Lecture One of the problems with the politically correct...

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SOCS 350N Week 7; Quiz # 4 Introduction Forming strategies to deal with diversity issues can be a tricky business. The popular approach today is political correctness, which unfortunately, is often neither political nor correct. This is not to say that it is acceptable to behave or speak in a disrespectful manner to or about other persons, or to tolerate overt discrimination against others. What it does mean is that we should be focusing on the underlying power associated with these terms, attitudes, & behaviors. An example is the current view of the use of the n- word. It is considered so demeaning & insulting that it cannot even be spoken aloud, yet everyone knows exactly what the n-word is. The point is that it isn't the word, but rather the cultural underst&ings & reactions that are conjured up by the single letter n . What we have done is to simply replace one word with another without changing the underlying meaning & power of the term. It seems that many think that by making the speaking of the word taboo, the racist meaning behind it no longer exists. Unfortunately, nothing is that simple. A Class Divided - PBS Frontline Video Please click on the link to view the PBS Frontline video titled A Class Divided . Step 1 To begin, we must look within our own social & cultural underst&ings. We all have prejudices & ideological values about ourselves & others, & we talked about these in a previous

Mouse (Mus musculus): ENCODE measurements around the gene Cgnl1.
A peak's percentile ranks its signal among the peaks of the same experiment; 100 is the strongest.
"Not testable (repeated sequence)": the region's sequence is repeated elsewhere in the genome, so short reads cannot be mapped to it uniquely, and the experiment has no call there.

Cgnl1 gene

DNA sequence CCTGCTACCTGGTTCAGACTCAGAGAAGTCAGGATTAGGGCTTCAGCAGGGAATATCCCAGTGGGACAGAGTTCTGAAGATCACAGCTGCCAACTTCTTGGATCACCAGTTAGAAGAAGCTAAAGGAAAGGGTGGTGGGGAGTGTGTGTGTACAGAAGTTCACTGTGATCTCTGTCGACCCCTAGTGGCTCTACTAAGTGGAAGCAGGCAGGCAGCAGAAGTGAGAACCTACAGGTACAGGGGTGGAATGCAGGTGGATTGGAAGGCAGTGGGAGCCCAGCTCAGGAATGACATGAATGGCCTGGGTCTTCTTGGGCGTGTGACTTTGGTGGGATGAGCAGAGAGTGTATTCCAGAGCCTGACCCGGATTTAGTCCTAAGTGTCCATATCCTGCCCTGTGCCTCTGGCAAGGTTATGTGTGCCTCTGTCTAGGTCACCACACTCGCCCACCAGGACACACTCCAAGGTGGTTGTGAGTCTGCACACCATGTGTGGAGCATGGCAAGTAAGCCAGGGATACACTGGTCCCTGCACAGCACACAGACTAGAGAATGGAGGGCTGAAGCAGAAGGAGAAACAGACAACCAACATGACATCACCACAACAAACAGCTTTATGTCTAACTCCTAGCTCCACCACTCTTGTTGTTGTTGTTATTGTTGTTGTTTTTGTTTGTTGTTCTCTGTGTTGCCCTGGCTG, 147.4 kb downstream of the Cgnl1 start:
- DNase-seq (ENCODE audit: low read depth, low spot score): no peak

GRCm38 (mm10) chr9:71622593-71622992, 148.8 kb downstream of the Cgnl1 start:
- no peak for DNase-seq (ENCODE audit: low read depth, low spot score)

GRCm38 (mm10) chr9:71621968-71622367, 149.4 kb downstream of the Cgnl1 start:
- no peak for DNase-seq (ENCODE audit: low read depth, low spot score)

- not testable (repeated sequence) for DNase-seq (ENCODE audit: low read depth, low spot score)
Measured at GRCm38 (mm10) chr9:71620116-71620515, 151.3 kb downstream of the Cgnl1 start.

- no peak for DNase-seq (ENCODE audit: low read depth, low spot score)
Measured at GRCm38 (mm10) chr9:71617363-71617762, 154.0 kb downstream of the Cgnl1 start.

lecture. One of the problems with the politically correct approach is that it labels people whose underst&ings do not conform to doctrine as either racist or sexist. This amounts to trying to eliminate derogatory stereotyping by applying derogatory stereotypes & is; therefore, just as likely to arouse resentment & resistance in the dominant group as it is in any minority group. The first step is to overcome the reluctance to admit that we base our reactions to, or underst&ings of, minority groups on values & assumptions that may not be accurate or factual. As was pointed out earlier in the course, much of what we know comes from a very limited set of information sources. Most people with whom we interact regularly are more like ourselves than not, & we tend to place value & acceptability on those things that are familiar & comfortable. Our educational system has for many years placed White, middle-class, & mostly male ideals, achievements, & values at the core of our curriculums. Much of what is learned about minorities is negative, in the sense that they are presented as subordinate groups who performed menial tasks & are often portrayed as simple, child-like people who needed care & nurturing. Little mention was made of people such as Dr. Charles Drew, Elijah McCoy, Otis Boykin, Garrett Morgan, Henrietta Bradberry, or George Grant (look these names up). Start thinking about how you really feel about issues involving minority relations & diversity. How much is based on empirical data that can be verified & how much on assumptions based on your own experiences? When you read or hear about the contributions of minority group members (such as those

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